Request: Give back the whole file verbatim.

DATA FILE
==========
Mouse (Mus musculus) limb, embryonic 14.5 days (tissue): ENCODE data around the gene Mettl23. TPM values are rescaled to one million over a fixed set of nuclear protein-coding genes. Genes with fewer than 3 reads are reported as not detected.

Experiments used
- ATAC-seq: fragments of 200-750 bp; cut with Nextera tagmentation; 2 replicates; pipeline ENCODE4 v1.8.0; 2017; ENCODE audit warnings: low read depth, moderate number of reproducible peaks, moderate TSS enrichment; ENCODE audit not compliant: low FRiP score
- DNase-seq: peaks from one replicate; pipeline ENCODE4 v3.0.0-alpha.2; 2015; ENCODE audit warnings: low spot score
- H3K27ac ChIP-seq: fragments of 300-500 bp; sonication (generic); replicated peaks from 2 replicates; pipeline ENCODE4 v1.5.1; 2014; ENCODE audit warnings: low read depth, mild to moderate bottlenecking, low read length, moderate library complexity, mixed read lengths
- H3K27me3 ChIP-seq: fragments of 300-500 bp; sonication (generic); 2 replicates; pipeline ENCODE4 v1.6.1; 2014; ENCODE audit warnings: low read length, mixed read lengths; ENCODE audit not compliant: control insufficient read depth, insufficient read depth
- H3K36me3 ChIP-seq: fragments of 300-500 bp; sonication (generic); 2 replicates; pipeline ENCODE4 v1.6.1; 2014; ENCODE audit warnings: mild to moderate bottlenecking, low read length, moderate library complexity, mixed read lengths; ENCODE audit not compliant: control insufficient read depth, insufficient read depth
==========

Mouse (Mus musculus) limb, embryonic 14.5 days (tissue): ENCODE data around the gene Mettl23. TPM values are rescaled to one million over a fixed set of nuclear protein-coding genes. Genes with fewer than 3 reads are reported as not detected.

Experiments used
- ATAC-seq: fragments of 200-750 bp; cut with Nextera tagmentation; 2 replicates; pipeline ENCODE4 v1.8.0; 2017; ENCODE audit warnings: low read depth, moderate number of reproducible peaks, moderate TSS enrichment; ENCODE audit not compliant: low FRiP score
- DNase-seq: peaks from one replicate; pipeline ENCODE4 v3.0.0-alpha.2; 2015; ENCODE audit warnings: low spot score
- H3K27ac ChIP-seq: fragments of 300-500 bp; sonication (generic); replicated peaks from 2 replicates; pipeline ENCODE4 v1.5.1; 2014; ENCODE audit warnings: low read depth, mild to moderate bottlenecking, low read length, moderate library complexity, mixed read lengths
- H3K27me3 ChIP-seq: fragments of 300-500 bp; sonication (generic); 2 replicates; pipeline ENCODE4 v1.6.1; 2014; ENCODE audit warnings: low read length, mixed read lengths; ENCODE audit not compliant: control insufficient read depth, insufficient read depth
- H3K36me3 ChIP-seq: fragments of 300-500 bp; sonication (generic); 2 replicates; pipeline ENCODE4 v1.6.1; 2014; ENCODE audit warnings: mild to moderate bottlenecking, low read length, moderate library complexity, mixed read lengths; ENCODE audit not compliant: control insufficient read depth, insufficient read depth